Lately, Patreon has seen a bit of controversy regarding how it handles the accounts of people using its service. Lauren Southern, a Canadian alt-right journalist and activist, had her Patreon account suspended because they decided that her content was likely to “cause loss of life.” I won’t get into the details of her specific case here, but she made a video about it if you’re curious. Patreon has since been forced to respond to the issue, stating that they will implement a warning system and an appeals process, among other things that really should have been in place to begin with if they were hoping to purport themselves to be a legitimate business.
I have long advocated against using Patreon as a content gatekeeper. While I like the idea of people getting paid for the content they create online, I dislike the idea of having a gatekeeper for those payments; one that skims part of the profit and can ban a user at will. It’s unnecessary and leaves the creator vulnerable to the whims of the gatekeeper. It was widely argued that the Southern banning was politically motivated, since other political groups on the other side of the left/right spectrum that were using Patreon to fund actually violent activity were left unmolested until Southern’s case went viral.
A Case Study
Several years ago, my friend Adam Black wanted to start charging money for the webcomic content he was creating. Patreon looked like a possible solution to him. However, Adam’s content frequently features bare-chested women, and he has long published under the tagline “Boobs, Blood, and Bad Language.” Any fan of the film and magazine Heavy Metal will instantly love what he’s creating. At the time that he was looking into using Patreon, their policy regarding nudity was very shaky. I have no idea what it’s like now, but a few years ago it was clear that they didn’t have a solid policy at all. This caused Adam to wisely shy away from using their service.
We spoke about it together, and I convinced Adam that it was not only possible, but preferable to bypass Patreon altogether. Not only would he avoid the possibility of being banned, but he would also keep 100% of what people paid to subscribe to his content. He could use the difference to fund advertising so that he would offset the loss of networking that Patreon provides. Together, we built him a stand-alone site using WordPress and this WMPU plugin to handle the subscriptions. I use the same system on this site.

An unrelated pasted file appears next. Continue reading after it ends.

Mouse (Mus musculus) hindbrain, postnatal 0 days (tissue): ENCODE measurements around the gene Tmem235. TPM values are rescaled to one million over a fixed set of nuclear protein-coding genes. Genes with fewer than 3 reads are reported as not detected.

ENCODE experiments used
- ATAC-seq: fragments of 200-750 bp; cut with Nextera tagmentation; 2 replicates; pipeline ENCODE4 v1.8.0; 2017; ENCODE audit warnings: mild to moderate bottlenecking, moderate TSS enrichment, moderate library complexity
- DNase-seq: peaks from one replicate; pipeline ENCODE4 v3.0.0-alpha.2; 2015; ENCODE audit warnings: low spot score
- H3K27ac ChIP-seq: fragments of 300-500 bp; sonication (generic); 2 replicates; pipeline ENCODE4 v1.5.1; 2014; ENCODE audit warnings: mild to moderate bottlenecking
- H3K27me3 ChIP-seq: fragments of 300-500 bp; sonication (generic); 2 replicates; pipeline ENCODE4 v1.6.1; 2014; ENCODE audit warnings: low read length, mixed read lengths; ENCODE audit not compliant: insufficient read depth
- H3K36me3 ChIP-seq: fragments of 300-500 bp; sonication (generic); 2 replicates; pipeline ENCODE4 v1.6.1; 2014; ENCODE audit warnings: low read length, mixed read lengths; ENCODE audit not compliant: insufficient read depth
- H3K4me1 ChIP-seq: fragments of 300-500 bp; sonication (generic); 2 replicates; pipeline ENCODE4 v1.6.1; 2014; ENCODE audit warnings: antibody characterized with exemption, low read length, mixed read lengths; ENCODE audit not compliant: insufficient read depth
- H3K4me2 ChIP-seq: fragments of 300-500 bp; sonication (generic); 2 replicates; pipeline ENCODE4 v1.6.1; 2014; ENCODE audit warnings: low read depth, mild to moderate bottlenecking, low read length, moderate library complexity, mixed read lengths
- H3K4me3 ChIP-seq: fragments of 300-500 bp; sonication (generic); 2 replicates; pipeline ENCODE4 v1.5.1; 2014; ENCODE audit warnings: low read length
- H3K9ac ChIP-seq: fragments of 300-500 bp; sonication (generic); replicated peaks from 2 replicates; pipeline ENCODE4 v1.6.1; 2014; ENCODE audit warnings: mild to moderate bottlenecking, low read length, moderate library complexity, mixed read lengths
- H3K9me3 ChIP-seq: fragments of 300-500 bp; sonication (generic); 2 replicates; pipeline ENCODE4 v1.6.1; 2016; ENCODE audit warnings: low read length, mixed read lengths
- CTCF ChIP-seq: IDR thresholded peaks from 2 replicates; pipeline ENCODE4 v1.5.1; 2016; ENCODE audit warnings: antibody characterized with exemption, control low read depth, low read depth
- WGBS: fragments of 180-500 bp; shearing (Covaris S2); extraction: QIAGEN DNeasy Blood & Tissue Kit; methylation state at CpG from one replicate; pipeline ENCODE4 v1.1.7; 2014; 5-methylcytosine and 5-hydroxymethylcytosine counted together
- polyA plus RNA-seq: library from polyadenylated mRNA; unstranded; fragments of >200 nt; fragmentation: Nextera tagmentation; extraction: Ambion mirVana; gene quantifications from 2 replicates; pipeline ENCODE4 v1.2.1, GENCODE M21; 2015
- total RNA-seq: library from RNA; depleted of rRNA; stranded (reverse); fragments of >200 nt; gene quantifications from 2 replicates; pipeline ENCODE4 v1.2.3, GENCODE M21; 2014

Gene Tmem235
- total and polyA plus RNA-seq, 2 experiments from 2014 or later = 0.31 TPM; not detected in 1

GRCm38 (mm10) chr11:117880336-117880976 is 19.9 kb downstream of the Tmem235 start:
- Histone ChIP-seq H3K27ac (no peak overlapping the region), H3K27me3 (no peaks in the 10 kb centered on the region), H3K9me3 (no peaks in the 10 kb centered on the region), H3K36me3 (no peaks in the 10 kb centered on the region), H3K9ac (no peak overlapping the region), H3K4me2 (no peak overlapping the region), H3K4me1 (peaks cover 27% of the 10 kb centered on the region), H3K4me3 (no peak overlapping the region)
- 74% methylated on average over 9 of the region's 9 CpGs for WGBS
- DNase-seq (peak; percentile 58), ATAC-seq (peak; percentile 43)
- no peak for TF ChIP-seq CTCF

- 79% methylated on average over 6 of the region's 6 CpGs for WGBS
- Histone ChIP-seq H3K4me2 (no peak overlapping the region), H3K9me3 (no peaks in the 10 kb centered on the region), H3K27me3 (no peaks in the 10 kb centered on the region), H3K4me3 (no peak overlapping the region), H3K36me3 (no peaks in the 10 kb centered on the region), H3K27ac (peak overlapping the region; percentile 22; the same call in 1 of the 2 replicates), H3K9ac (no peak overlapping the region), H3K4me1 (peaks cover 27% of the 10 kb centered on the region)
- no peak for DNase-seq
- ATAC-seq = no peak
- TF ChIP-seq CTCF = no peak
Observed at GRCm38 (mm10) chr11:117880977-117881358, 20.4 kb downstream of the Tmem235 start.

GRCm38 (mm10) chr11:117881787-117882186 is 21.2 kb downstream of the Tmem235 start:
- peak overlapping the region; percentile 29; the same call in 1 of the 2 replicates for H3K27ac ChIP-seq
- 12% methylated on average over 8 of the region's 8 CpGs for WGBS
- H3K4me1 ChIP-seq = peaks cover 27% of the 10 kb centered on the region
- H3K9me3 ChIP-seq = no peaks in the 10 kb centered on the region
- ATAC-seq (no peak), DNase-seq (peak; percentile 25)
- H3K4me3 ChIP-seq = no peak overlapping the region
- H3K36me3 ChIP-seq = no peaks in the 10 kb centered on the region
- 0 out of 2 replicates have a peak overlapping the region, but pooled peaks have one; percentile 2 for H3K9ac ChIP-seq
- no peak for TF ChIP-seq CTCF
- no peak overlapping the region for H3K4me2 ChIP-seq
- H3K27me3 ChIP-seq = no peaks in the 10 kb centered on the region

Adam was able to successfully fund his Locus: Godslayer comic for the three years it was running, and he has now started Tears Of The Dragon, another webcomic, using the same subscription model. It has since become his primary source of income, allowing him to concentrate on producing more of his art, which was the whole point.
Had Adam gone with Patreon, he would have had a reduced income, and also would have had to worry about getting kicked off the platform, something that could have affected how he presented his story. Getting your source of funding switched off is a powerful incentive to self-censor!
Go It Alone!
With the Membership plugin, and other plugins like it, content creators are free to create whatever they want and still have the infrastructure needed to acquire funding for the project. Lauren Southern would never have had to deal with having her funding interrupted (as of the time of this writing, her account is still suspended). For the price of a website and a bit of set-up time, anyone can fund their dreams without having to worry about anything other than the laws of their country.
The strength of the internet is its ability to provide people with a decentralized method of communication. Take the initiative and take advantage of the immensely powerful tool at your disposal! Bypass gatekeepers at every opportunity, especially the consummately unprofessional company Patreon.